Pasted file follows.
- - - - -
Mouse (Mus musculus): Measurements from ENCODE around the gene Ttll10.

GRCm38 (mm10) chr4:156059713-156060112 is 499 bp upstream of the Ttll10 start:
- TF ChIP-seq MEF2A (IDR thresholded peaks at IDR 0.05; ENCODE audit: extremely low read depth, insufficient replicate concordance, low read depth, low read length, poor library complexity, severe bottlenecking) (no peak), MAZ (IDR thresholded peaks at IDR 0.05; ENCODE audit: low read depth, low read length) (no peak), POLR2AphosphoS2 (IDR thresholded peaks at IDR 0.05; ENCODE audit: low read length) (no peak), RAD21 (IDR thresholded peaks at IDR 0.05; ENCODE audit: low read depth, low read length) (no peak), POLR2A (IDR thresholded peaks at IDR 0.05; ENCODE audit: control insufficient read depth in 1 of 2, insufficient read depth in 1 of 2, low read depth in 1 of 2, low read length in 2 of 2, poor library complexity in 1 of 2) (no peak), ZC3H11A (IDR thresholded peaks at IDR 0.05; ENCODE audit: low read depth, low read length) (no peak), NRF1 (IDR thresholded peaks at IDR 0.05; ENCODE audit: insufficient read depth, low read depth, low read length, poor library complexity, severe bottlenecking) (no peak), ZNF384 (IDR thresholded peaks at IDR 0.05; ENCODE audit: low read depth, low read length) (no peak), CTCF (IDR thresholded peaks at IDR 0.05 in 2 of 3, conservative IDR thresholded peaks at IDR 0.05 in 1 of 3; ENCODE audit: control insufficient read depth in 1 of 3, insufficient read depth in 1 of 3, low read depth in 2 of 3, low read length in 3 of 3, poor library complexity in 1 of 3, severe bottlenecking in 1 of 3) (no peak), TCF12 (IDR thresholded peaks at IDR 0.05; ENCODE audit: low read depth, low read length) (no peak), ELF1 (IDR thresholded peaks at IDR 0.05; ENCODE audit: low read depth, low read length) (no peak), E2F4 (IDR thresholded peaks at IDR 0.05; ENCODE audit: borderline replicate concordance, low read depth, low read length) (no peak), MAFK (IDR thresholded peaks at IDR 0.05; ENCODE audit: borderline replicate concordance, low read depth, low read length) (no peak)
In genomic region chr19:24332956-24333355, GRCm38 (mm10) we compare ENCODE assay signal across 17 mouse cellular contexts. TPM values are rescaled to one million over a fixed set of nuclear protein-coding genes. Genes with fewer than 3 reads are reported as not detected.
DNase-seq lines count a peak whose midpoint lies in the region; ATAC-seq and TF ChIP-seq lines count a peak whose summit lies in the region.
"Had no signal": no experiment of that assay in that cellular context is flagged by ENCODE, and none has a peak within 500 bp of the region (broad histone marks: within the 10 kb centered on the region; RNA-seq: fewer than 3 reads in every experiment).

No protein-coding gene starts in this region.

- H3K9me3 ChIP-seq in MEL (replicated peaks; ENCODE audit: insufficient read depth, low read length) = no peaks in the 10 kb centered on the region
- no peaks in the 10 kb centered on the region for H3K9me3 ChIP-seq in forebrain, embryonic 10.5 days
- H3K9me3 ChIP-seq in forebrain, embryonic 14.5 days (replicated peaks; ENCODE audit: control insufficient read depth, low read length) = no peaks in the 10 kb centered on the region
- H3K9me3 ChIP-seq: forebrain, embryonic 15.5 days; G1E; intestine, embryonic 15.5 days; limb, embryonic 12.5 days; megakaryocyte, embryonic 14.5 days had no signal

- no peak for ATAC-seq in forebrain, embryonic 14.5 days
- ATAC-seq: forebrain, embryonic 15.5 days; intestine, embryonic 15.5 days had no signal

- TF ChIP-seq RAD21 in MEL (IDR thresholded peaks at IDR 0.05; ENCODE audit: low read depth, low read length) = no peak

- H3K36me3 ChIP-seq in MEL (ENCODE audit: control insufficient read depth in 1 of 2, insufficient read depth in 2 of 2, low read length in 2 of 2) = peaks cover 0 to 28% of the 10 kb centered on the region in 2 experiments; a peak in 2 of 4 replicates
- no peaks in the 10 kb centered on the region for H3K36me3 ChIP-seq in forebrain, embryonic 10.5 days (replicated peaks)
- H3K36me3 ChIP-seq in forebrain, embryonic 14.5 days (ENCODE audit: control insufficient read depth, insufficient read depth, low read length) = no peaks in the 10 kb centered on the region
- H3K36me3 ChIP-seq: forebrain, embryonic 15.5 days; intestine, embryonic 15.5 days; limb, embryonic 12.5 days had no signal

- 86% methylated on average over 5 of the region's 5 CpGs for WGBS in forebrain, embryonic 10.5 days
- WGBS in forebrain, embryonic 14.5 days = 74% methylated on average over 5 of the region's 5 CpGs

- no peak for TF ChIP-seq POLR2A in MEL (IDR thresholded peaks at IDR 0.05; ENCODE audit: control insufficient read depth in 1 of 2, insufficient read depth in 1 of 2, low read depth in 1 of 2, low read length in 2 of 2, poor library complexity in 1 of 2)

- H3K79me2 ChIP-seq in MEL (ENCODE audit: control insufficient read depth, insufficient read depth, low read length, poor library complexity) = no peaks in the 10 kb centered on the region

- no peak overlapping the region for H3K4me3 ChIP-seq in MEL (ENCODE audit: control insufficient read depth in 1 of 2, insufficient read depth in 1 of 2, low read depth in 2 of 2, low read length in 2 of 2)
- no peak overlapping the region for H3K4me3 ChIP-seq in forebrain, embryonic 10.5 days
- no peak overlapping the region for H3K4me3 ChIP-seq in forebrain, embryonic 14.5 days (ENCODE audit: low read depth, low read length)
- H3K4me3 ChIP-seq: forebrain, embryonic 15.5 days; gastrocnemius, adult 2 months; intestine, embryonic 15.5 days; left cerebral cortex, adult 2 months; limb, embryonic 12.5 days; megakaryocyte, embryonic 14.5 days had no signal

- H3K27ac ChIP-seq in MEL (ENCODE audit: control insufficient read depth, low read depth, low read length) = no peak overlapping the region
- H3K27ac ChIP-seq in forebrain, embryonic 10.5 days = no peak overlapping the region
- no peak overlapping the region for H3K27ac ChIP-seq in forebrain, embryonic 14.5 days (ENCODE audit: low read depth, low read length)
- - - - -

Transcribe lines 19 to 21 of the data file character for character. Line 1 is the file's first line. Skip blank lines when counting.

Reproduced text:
- 86% methylated on average over 5 of the region's 5 CpGs for WGBS in forebrain, embryonic 10.5 days
- WGBS in forebrain, embryonic 14.5 days = 74% methylated on average over 5 of the region's 5 CpGs

- no peak for TF ChIP-seq POLR2A in MEL (IDR thresholded peaks at IDR 0.05; ENCODE audit: control insufficient read depth in 1 of 2, insufficient read depth in 1 of 2, low read depth in 1 of 2, low read length in 2 of 2, poor library complexity in 1 of 2)